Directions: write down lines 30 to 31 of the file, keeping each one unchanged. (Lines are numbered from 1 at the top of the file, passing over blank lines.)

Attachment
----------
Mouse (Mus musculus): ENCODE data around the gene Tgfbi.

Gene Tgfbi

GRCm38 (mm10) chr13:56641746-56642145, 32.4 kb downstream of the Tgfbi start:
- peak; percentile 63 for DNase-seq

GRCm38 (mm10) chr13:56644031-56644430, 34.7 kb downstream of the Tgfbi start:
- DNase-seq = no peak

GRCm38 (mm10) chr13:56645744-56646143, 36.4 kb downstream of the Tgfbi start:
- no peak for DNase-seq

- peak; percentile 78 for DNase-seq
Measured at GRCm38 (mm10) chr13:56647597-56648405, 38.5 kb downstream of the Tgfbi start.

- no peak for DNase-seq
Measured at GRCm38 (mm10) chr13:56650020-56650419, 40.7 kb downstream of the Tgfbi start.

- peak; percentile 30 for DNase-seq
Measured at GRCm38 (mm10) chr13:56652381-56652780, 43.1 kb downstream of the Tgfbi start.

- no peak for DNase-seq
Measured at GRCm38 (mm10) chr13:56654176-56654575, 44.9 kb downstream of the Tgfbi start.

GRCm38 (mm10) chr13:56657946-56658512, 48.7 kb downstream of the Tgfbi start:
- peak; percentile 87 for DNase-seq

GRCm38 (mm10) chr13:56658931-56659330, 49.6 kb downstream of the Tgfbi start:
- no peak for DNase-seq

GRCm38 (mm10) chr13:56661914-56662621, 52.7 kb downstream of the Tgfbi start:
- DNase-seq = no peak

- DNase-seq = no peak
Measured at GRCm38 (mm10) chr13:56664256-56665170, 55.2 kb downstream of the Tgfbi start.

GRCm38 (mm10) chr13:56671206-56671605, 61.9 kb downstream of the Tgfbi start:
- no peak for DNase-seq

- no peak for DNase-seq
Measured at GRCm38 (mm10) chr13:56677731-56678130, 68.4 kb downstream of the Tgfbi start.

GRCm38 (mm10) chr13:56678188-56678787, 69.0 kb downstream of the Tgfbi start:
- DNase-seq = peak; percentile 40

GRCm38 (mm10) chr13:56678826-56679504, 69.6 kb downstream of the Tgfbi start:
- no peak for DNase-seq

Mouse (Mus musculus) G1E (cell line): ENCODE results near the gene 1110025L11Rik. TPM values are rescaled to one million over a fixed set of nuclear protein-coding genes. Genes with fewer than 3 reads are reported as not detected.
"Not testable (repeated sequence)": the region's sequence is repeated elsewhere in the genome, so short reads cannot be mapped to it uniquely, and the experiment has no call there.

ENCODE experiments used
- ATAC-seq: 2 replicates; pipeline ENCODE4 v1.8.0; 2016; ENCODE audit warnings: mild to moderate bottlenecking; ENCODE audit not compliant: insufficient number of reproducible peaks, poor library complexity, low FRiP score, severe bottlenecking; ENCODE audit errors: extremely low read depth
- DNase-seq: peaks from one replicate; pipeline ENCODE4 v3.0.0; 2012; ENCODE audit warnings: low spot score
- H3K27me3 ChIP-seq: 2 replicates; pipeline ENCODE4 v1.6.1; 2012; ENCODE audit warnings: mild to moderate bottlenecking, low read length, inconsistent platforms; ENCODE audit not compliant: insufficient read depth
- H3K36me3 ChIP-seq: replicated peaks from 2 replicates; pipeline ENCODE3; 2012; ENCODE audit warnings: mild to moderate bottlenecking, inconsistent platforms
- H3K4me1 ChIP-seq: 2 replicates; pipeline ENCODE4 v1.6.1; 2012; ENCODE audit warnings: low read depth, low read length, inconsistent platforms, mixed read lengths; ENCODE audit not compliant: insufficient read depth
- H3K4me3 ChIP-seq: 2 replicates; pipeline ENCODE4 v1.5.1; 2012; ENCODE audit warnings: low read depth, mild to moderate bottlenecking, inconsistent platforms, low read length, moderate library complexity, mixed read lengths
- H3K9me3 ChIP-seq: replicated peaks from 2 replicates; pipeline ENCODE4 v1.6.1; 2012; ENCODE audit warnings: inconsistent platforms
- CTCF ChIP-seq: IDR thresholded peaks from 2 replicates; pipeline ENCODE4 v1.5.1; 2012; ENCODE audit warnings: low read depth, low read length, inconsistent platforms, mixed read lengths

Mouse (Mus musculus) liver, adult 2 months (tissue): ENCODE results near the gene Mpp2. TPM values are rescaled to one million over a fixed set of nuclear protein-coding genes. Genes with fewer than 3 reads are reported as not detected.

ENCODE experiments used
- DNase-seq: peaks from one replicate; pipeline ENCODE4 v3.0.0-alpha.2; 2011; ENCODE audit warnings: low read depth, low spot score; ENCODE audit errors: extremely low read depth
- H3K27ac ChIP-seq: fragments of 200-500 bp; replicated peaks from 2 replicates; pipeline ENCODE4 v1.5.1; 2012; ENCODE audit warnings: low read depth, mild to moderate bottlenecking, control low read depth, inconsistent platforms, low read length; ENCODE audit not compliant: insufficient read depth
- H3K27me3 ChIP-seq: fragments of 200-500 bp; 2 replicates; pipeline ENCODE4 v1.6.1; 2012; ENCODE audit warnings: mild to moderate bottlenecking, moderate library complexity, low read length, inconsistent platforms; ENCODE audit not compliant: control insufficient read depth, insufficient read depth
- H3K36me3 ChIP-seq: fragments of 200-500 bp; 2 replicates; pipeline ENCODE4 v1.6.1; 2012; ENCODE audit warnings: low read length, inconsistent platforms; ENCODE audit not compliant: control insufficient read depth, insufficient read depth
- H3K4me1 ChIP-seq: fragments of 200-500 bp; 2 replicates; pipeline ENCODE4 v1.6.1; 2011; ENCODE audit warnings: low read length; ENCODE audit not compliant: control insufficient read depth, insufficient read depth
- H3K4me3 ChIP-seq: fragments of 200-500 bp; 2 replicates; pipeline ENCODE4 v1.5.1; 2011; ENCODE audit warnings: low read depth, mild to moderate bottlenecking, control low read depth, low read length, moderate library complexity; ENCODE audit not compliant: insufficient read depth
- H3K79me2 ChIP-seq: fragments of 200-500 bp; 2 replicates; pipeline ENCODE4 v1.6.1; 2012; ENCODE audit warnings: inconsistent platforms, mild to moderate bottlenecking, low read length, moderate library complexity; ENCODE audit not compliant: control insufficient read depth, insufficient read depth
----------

- DNase-seq = peak; percentile 40

GRCm38 (mm10) chr13:56678826-56679504, 69.6 kb downstream of the Tgfbi start: